American photographer Stephen Brings has fled a troubled relationship in Chicago and the painful memory of a kidnapped and still-missing son, only to stumble into the Balkans at the outbreak of the civil wars.
As he drifts through the countryside, Stephen struggles to resolve the trauma and sorrow of losing his son, and soon the landscape begins to mirror his own inner battles. After a return trip to America fails to heal the rift between himself and the mother of his child, Stephen returns to Sarajevo, where he begins a project to document images of the Bosnian people—not war images, but personal portraits of an embattled nation. There he finds himself falling in love with a German journalist, who helps to heal his ailing body and to overcome his tragic loss.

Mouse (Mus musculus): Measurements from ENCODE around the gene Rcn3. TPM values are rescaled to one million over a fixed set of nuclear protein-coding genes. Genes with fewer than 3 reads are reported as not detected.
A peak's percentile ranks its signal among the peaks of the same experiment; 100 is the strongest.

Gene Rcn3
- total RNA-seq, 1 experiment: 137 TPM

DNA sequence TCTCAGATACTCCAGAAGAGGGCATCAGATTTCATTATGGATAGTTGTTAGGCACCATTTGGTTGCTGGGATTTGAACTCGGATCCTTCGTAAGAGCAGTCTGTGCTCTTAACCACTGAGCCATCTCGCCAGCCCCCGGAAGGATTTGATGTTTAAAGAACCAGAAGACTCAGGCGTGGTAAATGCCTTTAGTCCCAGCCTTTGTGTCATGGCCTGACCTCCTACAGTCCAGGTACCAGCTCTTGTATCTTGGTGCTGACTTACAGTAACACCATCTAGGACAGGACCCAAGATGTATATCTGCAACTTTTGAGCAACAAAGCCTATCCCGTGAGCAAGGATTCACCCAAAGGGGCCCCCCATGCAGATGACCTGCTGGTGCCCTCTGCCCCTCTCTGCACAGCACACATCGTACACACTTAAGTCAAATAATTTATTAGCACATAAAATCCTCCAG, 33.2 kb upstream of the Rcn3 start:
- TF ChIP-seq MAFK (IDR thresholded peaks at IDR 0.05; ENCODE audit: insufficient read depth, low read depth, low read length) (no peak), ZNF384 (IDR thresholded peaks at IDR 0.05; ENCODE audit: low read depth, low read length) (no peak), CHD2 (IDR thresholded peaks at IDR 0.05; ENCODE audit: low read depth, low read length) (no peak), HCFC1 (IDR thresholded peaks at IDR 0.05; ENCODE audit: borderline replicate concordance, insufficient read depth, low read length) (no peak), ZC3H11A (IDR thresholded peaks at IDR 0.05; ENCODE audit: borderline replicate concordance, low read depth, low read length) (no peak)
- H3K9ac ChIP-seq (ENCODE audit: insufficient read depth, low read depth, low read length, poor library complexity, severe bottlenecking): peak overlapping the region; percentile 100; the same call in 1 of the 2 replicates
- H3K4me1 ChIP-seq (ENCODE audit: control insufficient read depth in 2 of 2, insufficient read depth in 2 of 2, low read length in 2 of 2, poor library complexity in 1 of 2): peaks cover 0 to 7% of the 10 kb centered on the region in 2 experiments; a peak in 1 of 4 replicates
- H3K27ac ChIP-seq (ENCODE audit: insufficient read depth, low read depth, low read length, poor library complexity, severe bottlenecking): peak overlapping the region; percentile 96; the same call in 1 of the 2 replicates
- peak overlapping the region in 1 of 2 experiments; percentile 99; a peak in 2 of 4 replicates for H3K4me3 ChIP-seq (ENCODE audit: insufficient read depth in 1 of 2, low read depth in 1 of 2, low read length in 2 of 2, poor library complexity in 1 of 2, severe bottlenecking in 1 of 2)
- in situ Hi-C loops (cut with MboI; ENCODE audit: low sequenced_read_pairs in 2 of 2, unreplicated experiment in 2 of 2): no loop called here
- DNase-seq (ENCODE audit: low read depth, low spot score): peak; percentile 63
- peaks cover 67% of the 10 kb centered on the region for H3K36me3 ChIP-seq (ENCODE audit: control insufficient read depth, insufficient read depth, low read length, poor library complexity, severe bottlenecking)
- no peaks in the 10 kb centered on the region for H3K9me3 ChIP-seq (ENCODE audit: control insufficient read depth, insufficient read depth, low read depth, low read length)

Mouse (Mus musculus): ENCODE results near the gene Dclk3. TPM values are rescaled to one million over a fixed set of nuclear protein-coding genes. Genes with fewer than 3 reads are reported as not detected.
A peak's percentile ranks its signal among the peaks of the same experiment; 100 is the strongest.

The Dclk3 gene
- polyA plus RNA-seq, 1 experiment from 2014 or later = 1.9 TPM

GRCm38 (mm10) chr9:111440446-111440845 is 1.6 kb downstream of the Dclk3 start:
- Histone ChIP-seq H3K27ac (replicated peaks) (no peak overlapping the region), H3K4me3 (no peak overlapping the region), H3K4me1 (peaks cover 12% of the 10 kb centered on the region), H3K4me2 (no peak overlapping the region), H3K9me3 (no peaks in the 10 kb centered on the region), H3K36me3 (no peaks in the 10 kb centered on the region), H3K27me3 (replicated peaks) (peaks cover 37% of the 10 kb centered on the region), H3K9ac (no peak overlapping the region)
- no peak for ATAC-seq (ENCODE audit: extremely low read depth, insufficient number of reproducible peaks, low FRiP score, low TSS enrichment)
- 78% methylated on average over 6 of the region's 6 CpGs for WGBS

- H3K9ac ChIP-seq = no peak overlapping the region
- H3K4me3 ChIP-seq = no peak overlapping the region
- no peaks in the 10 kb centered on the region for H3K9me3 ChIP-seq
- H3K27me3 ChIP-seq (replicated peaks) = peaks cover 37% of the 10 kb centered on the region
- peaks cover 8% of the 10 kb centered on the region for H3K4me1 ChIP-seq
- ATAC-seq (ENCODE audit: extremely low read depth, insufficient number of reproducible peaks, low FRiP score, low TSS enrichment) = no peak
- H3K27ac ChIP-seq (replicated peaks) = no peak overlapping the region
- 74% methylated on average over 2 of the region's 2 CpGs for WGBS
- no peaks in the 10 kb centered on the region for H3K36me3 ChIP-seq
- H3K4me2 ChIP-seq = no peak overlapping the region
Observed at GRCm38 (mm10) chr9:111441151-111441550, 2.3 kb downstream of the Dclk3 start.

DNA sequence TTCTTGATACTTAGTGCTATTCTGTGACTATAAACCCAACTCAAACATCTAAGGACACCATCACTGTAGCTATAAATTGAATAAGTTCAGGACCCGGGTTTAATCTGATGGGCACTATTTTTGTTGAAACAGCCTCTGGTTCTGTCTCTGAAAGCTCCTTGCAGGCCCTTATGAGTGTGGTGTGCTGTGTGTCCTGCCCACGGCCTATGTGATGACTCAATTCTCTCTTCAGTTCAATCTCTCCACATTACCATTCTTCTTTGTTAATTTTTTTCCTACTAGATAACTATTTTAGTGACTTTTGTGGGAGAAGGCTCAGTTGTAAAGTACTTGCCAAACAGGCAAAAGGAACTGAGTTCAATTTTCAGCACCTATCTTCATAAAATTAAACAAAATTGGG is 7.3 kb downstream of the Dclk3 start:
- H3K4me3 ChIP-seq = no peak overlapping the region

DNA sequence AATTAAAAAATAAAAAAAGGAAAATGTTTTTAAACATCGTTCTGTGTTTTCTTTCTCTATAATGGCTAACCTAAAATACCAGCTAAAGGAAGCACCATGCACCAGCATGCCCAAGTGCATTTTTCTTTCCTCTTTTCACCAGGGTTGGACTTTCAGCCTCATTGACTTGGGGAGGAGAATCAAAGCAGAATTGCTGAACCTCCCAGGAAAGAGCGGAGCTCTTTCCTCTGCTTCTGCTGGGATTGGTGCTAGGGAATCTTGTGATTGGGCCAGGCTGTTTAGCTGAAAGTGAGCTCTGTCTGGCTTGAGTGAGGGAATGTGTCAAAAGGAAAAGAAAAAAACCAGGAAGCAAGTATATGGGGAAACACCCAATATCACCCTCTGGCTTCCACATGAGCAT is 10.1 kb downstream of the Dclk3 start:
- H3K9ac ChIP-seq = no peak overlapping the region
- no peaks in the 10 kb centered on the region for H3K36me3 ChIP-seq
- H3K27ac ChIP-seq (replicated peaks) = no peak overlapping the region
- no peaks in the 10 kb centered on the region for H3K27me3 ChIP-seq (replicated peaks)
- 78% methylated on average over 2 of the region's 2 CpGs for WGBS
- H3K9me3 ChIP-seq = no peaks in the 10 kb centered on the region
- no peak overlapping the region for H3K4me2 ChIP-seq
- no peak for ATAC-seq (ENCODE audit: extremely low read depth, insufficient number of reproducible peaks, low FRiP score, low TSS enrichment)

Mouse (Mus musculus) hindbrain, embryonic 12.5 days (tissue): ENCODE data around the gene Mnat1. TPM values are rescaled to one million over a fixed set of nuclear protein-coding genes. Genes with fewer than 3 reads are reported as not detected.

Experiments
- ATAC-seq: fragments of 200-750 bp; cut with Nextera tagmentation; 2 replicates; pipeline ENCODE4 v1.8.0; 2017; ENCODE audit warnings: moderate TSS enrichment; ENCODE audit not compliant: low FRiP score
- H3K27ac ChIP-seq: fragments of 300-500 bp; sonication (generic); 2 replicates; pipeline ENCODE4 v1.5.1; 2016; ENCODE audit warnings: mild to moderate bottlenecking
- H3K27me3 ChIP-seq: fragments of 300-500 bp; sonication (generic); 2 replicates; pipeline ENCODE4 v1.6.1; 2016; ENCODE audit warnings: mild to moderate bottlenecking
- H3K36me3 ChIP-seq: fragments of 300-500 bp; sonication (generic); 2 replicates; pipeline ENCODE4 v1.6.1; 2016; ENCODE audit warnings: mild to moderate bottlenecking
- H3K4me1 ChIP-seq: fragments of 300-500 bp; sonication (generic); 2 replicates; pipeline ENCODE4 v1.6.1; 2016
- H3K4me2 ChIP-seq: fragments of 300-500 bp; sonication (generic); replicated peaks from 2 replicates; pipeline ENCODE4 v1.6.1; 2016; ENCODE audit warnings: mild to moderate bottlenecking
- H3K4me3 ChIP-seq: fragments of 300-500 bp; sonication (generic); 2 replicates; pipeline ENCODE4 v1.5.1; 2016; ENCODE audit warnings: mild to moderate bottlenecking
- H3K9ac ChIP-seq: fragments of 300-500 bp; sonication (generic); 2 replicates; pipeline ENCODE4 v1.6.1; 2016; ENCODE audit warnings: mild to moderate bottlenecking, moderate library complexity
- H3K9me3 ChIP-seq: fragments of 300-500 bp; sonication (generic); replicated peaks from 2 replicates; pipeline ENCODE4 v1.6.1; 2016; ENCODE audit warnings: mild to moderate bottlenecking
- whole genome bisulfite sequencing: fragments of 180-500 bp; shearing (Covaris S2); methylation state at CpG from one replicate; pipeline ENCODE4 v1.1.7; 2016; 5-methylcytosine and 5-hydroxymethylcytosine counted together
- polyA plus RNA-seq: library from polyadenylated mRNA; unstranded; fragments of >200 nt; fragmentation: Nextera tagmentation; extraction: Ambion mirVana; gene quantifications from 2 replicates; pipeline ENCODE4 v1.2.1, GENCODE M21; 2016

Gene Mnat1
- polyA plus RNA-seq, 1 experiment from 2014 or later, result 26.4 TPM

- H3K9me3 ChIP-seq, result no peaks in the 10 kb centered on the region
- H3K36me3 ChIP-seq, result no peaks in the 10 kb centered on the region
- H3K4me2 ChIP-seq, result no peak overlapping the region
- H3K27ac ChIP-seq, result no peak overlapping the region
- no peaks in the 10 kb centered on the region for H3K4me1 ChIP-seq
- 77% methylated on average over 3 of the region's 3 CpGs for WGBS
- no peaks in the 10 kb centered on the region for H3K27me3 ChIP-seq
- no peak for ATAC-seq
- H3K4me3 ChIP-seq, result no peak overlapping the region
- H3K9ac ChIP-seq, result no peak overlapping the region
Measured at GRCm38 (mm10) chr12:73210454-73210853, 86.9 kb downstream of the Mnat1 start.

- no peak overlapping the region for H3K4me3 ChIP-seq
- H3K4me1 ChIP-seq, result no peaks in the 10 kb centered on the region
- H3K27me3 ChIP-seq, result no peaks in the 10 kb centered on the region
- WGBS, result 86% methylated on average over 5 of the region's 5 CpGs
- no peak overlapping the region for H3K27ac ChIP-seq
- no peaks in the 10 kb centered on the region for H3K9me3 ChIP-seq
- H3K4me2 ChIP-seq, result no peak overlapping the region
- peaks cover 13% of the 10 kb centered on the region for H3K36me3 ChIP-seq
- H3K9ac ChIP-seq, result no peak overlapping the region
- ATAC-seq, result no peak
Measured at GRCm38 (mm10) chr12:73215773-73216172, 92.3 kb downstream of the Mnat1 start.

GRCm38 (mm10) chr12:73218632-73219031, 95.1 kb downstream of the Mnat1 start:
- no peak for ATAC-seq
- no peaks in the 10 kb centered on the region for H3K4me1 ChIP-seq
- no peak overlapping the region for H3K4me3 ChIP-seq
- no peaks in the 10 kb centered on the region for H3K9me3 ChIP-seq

The Goat Bridge is an unforgettable tale of memory and oblivion, a probing story of loss and redemption, of letting go and holding on, and of the universal human search for meaning. In the end, it is also a love story about finding the wisdom and courage to surrender to one's own and another's heart.
"Brilliant. . . . The intricately layered narrative, moving back and forth in time and space, builds to a conclusion both bloody and subtle. . . ."
"Touched with some of the aphoristic delicacy of Milan Kundera, and searching in the mode of Graham Greene, McNally's tale of redemption nonetheless has a sinewy elegance entirely its own."
"[A] lacerating and exquisite novel of loss and mourning. . . ."
—Booklist: A 2005 Editors' Choice
Cover image: James Lauritz/Getty images.